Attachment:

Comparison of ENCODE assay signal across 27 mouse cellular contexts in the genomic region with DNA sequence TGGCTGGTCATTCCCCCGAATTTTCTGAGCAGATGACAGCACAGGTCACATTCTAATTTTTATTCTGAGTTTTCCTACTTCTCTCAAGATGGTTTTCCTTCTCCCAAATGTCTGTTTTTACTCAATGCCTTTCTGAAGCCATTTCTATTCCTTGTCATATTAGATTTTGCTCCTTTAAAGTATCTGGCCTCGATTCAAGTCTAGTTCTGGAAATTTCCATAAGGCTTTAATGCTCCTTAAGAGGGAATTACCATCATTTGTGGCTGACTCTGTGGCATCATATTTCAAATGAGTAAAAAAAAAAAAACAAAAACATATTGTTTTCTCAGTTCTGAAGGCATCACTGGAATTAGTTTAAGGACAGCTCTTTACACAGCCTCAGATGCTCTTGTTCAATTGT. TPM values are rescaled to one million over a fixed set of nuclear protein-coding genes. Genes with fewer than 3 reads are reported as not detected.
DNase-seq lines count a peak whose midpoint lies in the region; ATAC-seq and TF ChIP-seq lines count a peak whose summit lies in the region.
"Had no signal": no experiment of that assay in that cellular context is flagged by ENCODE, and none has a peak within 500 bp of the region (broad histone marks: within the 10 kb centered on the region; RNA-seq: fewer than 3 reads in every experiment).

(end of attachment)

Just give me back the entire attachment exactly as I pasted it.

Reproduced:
Comparison of ENCODE assay signal across 27 mouse cellular contexts in the genomic region with DNA sequence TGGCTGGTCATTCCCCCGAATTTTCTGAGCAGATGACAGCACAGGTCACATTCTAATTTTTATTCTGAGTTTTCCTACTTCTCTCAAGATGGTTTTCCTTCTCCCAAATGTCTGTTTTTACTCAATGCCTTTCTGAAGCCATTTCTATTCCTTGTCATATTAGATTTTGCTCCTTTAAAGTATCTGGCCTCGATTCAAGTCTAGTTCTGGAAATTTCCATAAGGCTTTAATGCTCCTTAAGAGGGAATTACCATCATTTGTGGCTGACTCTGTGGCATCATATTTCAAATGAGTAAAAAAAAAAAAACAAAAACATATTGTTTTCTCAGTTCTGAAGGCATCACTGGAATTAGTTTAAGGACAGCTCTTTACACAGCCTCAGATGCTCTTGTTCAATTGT. TPM values are rescaled to one million over a fixed set of nuclear protein-coding genes. Genes with fewer than 3 reads are reported as not detected.
DNase-seq lines count a peak whose midpoint lies in the region; ATAC-seq and TF ChIP-seq lines count a peak whose summit lies in the region.
"Had no signal": no experiment of that assay in that cellular context is flagged by ENCODE, and none has a peak within 500 bp of the region (broad histone marks: within the 10 kb centered on the region; RNA-seq: fewer than 3 reads in every experiment).